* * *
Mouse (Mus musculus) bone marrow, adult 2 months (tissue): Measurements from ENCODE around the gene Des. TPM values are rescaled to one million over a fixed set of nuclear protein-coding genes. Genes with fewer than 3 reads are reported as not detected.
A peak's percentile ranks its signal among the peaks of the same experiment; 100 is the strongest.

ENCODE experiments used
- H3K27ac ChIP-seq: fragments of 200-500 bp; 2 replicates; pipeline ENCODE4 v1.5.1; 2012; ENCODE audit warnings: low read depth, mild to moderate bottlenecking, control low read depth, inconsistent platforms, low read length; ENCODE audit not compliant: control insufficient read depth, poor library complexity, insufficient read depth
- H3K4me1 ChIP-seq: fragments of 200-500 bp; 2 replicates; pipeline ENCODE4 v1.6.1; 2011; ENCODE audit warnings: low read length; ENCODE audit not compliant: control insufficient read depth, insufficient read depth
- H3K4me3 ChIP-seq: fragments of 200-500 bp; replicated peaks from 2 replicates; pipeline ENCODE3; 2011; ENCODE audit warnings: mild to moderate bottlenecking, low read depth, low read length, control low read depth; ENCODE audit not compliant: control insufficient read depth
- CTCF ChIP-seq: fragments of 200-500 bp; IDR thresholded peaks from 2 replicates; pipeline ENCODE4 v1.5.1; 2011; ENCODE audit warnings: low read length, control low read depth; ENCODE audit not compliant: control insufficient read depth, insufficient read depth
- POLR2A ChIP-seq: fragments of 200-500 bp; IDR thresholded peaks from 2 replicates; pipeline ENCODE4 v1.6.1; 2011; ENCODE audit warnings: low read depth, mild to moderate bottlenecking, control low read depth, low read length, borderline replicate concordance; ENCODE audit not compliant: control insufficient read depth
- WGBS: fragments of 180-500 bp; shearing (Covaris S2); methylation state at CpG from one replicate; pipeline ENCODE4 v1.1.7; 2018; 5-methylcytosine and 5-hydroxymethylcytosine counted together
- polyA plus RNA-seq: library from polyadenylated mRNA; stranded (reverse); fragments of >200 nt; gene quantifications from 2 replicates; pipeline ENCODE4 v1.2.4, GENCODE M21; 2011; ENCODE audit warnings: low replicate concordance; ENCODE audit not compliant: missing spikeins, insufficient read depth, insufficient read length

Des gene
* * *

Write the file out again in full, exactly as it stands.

Mouse (Mus musculus) bone marrow, adult 2 months (tissue): Measurements from ENCODE around the gene Des. TPM values are rescaled to one million over a fixed set of nuclear protein-coding genes. Genes with fewer than 3 reads are reported as not detected.
A peak's percentile ranks its signal among the peaks of the same experiment; 100 is the strongest.

ENCODE experiments used
- H3K27ac ChIP-seq: fragments of 200-500 bp; 2 replicates; pipeline ENCODE4 v1.5.1; 2012; ENCODE audit warnings: low read depth, mild to moderate bottlenecking, control low read depth, inconsistent platforms, low read length; ENCODE audit not compliant: control insufficient read depth, poor library complexity, insufficient read depth
- H3K4me1 ChIP-seq: fragments of 200-500 bp; 2 replicates; pipeline ENCODE4 v1.6.1; 2011; ENCODE audit warnings: low read length; ENCODE audit not compliant: control insufficient read depth, insufficient read depth
- H3K4me3 ChIP-seq: fragments of 200-500 bp; replicated peaks from 2 replicates; pipeline ENCODE3; 2011; ENCODE audit warnings: mild to moderate bottlenecking, low read depth, low read length, control low read depth; ENCODE audit not compliant: control insufficient read depth
- CTCF ChIP-seq: fragments of 200-500 bp; IDR thresholded peaks from 2 replicates; pipeline ENCODE4 v1.5.1; 2011; ENCODE audit warnings: low read length, control low read depth; ENCODE audit not compliant: control insufficient read depth, insufficient read depth
- POLR2A ChIP-seq: fragments of 200-500 bp; IDR thresholded peaks from 2 replicates; pipeline ENCODE4 v1.6.1; 2011; ENCODE audit warnings: low read depth, mild to moderate bottlenecking, control low read depth, low read length, borderline replicate concordance; ENCODE audit not compliant: control insufficient read depth
- WGBS: fragments of 180-500 bp; shearing (Covaris S2); methylation state at CpG from one replicate; pipeline ENCODE4 v1.1.7; 2018; 5-methylcytosine and 5-hydroxymethylcytosine counted together
- polyA plus RNA-seq: library from polyadenylated mRNA; stranded (reverse); fragments of >200 nt; gene quantifications from 2 replicates; pipeline ENCODE4 v1.2.4, GENCODE M21; 2011; ENCODE audit warnings: low replicate concordance; ENCODE audit not compliant: missing spikeins, insufficient read depth, insufficient read length

Des gene